Finally! After various posts about hill walking politics, gear, and so on I have finally managed to get out on the hills. The occasion was a meet up for the scottishhills.com website, most of the meets for which unsurprisingly take place in Scotland but for the last couple of years one has been organised in the Lake District. It would be a pretty select group, limited to myself & Stuart, Hilary and Willie, a shame that there wasn’t more interest (and the Lake District needs people to go and visit it after all the floods) but that wouldn’t stop us having a good time and getting a good walk in.
We met up in the Ambleside Tavern on the Friday night after our respective journeys and discussed options for the following day, ultimately deciding on the Ill Bell ridge starting from Troutbeck and seeing where we ended up. An odd name for a hill this one, not least because as written it looks as though it should actually say ‘3 Bell’ with the 3 being in roman numerals. Given it later transpired there are 3 sizeable beacon cairns on the top of the thing I can’t help wondering if – given the roman road on High Street nearby – Ill is actually a typo for ‘3’. According to Wainwright it means ‘Bell shaped hill’ and according to the Cicerone guide book it means ‘Malevolent bell-shaped hill’ so who knows. Continue reading
Packing. Something that everyone who walks has to do, whether they are packing a day sack for a short walk near where they are based or packing for a week away somewhere. It’s also something which seems – at least for me – to be difficult to get the right balance, and also where I’m prone to mishaps. Packing for a camping trip – particularly a wild camp – seems to involve a whole new level of balance finding (or not) because you are carrying everything and therefore that extra weight matters quite a lot more. Winter is the same because ice axes and crampons weigh a lot but the last thing you want to do is find yourself somewhere you need them – but haven’t got them.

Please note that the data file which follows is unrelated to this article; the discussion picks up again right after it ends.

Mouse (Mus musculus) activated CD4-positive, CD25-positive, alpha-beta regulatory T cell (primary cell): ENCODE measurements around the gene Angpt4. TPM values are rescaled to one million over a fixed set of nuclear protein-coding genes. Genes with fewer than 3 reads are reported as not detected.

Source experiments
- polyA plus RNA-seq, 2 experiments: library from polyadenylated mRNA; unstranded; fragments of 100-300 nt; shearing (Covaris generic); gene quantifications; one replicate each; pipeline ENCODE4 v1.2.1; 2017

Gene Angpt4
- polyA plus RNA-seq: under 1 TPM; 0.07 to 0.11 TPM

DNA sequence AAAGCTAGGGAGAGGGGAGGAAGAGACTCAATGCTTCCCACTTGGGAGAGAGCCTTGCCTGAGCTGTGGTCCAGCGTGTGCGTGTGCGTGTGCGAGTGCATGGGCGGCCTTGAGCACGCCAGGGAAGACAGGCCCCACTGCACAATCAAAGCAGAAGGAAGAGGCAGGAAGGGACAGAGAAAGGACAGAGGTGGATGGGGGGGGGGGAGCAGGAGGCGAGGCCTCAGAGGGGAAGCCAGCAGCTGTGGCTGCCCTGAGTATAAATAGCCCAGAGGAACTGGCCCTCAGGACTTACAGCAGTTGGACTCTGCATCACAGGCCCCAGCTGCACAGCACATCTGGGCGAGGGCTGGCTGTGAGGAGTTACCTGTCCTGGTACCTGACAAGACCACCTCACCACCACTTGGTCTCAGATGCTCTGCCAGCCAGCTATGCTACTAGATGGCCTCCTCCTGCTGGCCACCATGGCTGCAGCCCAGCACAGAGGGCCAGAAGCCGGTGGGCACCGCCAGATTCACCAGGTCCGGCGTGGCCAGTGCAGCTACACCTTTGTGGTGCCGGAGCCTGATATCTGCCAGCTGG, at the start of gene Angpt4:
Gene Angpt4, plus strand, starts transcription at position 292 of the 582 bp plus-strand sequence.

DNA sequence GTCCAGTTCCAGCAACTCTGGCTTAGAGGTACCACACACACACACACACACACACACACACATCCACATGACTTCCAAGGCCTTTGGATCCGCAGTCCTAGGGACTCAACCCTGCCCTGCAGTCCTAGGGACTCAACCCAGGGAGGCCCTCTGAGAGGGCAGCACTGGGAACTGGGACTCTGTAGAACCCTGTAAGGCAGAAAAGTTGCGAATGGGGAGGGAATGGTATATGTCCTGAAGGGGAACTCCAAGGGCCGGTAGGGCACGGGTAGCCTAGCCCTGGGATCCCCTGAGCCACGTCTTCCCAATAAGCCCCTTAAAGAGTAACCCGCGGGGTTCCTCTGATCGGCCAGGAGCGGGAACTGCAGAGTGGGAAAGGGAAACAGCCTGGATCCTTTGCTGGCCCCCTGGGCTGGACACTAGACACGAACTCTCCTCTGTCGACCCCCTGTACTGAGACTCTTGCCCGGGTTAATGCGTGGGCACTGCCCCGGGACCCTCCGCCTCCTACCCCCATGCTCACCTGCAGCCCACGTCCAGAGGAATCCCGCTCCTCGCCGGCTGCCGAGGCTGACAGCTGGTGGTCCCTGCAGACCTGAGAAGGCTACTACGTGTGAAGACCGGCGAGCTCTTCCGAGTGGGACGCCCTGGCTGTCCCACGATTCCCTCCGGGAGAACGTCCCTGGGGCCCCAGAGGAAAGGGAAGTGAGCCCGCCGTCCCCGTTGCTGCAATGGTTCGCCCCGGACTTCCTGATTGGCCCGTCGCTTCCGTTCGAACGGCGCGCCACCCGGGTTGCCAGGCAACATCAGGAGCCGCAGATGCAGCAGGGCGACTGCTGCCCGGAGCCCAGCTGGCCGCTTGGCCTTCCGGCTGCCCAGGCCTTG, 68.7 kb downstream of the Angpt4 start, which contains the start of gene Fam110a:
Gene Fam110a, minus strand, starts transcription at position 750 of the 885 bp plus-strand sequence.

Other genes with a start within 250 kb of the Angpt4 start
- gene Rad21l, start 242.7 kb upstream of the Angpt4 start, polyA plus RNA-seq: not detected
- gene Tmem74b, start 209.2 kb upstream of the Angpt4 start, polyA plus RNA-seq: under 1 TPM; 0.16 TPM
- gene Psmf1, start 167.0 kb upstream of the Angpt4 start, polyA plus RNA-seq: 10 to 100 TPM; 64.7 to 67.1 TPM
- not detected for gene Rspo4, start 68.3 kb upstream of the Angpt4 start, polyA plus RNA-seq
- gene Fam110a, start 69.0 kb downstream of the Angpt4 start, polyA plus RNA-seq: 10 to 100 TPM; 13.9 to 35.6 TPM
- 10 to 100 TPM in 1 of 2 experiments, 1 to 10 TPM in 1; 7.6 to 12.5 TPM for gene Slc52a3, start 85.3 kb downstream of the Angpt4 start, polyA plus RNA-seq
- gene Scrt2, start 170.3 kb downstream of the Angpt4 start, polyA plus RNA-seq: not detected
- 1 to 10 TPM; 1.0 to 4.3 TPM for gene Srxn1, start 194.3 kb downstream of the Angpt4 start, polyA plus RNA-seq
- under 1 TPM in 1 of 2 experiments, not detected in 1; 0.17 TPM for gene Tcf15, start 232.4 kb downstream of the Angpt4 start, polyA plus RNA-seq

Hills: Helm Crag, Gibson Knott, Calf Crag
When: 22 September 2015
Who: self and the mountaineering minion
Distance: 8 miles approx
Bog factor: fine until Calf Crag, then pretty awful
Path factor: Great path on Helm Crag, okay on Gibson Knott; boggy after that until the descent through the valley (steep in parts)
Post walk drink: Shiraz
Post walk watering hole: The Lamb Inn, Grasmere
After an uninspiring weather forecast on Monday 21st – which was borne out by the actual weather and therefore we decided to go see the Everest movie at the cinema in Ambleside rather than attempt a walk (this has killed any residual desire I might have ever had to try anything at higher altitude than Scotland!) the forecast for Tuesday was unexpectedly good. However, we both felt rather tired (not due to any excess intake of wine, just generally not a brilliant night’s sleep) so decided a relatively short and lower level walk was in order. The loop over Helm Crag from Grasmere seemed a good bet, with decent paths at least some of the way and also the option of taking the bus which would enable us (a) to avoid the extortionate parking charges in Grasmere and (b) sample one of the local hostelries after the walk. We were off the bus in Grasmere shortly before 11, and ambled past the Sam Read bookshop towards the Easdale road which would lead us to the path up Helm Crag, the summit rocks of which we could already see from the village. The sky was blue, the birds were singing and the route was clear – what could possibly go wrong? Continue reading